Undergraduate Summer Research Experience Mentor, NIMBioS
I was a mentor for the 2014 Summer Research Experience for undergraduates at NIMBioS. I worked with undergraduate students in mathematics, computer science and biology on developing a computational model of conflict and cooperation in Argentine ants. Argentine ants have been invading much of the Mediterranean climates of the world and have been displacing other ant species. Argentine ants form “supercolonies” made up of nests of multiple related queens. In Argentina, supercolony size is contrained by conflict with other supercolonies, but in the rest of the world they have been able to expand unchecked into a “global supercolony” spanning many continents. It has been unclear whether the global supercolony can persist. My students modeled how and why the global supercolony might collapse.
You can read more about the project or watch their final project presentation. This project was covered by the Knoxville News Sentinel and WIBR News. We are preparing the project for publication and the students shared their results at the 6th Annual Undergraduate Research Conference at the Interface of Biology and Mathematics.
Career Discover Group Mentor, University of California, Davis
Over two years, I mentored 45 students for the Career Discovery Group (CDG) program through the College of Agriculture and Life Science at UC Davis. The program helps first-year undergraduates learn skills for college success, explore the wide range of career options that they might pursue after graduation, and pursue job and internship opportunities that would set them up for success after graduation. My students were the first cohort specifically recruited from the campus’s Educational Opportunity Program for first generation college students – a group with a traditionally low college completion rate, especially in STEM programs. These at-risk students are significantly more likely to finish their degree after enrollment in the CDG program.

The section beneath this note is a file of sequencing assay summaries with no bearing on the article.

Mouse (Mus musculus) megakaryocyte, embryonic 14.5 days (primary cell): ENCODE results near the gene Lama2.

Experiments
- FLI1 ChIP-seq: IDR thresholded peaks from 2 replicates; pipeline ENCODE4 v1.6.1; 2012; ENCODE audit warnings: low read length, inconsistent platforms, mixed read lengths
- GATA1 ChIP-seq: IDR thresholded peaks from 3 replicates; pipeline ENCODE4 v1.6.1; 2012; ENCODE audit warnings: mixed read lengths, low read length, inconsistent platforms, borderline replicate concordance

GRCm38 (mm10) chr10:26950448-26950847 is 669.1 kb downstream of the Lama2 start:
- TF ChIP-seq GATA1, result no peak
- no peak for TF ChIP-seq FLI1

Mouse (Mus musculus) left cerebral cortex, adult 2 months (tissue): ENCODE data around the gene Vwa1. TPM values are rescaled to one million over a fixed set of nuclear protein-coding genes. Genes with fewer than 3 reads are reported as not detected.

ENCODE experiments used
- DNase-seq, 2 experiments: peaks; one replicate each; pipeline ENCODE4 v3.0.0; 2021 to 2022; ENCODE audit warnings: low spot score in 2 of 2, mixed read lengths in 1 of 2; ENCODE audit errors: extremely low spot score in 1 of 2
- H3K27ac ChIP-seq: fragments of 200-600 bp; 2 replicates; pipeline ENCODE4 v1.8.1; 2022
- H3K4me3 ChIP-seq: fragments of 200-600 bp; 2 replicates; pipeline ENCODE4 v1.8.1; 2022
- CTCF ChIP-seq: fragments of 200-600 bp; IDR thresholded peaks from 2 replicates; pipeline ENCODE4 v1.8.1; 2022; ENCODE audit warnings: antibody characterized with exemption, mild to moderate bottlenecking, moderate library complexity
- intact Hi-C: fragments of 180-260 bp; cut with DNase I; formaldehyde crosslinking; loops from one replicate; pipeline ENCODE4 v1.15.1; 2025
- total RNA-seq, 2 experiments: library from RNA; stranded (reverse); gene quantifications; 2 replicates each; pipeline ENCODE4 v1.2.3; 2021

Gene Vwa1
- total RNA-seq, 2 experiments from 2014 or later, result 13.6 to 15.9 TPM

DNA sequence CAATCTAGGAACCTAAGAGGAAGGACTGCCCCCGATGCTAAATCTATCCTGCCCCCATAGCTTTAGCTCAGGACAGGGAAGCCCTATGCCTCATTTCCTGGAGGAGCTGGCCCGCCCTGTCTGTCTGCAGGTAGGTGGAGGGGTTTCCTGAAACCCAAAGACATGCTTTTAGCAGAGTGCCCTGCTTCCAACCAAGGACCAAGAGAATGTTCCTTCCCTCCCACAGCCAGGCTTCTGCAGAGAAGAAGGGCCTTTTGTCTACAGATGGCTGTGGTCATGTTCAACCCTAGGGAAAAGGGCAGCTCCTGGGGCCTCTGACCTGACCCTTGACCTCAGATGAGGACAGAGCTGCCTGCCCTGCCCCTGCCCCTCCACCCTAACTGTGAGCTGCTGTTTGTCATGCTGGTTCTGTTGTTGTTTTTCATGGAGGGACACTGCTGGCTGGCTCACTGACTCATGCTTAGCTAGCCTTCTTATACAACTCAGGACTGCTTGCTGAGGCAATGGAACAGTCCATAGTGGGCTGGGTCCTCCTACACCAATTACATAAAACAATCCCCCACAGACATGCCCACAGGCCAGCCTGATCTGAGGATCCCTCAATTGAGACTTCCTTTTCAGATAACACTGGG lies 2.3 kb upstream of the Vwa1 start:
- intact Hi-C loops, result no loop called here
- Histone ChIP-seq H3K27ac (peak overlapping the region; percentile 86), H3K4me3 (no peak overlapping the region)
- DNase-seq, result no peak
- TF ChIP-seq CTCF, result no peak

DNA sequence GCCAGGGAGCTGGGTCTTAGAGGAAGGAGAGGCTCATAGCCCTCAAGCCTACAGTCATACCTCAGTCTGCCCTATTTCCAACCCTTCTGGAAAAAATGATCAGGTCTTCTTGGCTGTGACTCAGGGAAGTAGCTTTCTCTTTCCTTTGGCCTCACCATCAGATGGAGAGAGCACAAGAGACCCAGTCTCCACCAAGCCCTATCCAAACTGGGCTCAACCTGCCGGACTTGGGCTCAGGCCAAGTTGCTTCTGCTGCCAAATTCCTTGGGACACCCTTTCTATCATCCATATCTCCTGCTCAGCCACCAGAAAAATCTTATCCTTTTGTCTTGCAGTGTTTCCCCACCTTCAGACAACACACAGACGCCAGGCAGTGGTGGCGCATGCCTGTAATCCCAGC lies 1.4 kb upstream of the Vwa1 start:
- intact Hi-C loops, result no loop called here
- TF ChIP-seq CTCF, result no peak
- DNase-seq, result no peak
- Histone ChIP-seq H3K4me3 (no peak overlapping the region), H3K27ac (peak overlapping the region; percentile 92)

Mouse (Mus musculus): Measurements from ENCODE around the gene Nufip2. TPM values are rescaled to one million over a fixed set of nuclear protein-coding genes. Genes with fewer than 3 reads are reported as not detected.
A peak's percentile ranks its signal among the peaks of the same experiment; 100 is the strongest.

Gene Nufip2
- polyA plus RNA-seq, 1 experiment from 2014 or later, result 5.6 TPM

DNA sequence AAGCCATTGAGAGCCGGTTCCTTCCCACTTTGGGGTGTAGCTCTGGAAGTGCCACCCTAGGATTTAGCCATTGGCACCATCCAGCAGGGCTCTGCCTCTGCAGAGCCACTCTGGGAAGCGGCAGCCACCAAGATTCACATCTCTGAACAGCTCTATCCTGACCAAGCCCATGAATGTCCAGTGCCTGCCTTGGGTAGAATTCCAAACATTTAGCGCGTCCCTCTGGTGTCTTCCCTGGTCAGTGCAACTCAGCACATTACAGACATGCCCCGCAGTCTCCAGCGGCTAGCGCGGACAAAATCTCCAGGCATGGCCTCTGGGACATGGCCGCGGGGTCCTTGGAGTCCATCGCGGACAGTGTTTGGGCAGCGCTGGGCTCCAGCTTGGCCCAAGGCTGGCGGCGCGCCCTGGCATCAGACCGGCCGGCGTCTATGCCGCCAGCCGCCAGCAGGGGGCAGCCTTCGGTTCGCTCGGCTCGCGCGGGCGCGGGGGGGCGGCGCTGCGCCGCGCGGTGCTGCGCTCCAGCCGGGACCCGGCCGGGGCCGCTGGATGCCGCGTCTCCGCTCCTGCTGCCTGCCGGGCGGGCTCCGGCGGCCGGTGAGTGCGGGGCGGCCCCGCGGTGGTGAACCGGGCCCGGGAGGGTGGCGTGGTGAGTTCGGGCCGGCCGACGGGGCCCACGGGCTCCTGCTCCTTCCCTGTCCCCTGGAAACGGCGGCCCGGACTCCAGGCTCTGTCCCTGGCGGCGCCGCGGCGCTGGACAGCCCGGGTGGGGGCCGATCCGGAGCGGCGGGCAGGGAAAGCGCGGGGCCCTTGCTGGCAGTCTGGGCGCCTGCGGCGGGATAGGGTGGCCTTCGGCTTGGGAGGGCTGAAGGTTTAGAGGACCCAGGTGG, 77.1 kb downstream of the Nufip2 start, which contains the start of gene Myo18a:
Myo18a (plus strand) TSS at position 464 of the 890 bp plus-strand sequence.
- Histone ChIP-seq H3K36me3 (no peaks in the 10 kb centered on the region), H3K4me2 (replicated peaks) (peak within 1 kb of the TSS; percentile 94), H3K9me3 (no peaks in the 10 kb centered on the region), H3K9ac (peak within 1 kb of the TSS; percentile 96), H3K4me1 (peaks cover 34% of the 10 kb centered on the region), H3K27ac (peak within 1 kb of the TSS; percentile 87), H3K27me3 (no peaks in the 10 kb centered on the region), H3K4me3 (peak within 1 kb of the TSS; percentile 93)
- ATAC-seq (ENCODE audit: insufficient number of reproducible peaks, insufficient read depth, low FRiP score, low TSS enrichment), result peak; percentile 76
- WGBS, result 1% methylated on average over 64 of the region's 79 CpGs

Exploration in Engineering Summer Program, Cornell University
After graduating from Cornell I spent a summer mentoring high school students in the Exploration in Engineering component of Cornell’s Engineering Experience program, which was designed to recruit talented students, especially from underrepresented groups, into engineering. I led my students, sometimes in conjunction with Cornell’s CURIE academy for recruiting female high school students to engineering, in laboratory-based projects in biomaterials and structural engineering. I exposed students to the practical (and fun) side of engineering – using mathematical tools and creative insight to develop useful solutions to challenging problems. The students also met with Cornell admissions and academic advisors to get information on applying to the university, which was especially helpful for first-generation college students. This was an amazing program, especially because it gave students from diverse backgrounds access to the resources of a world-class engineering program.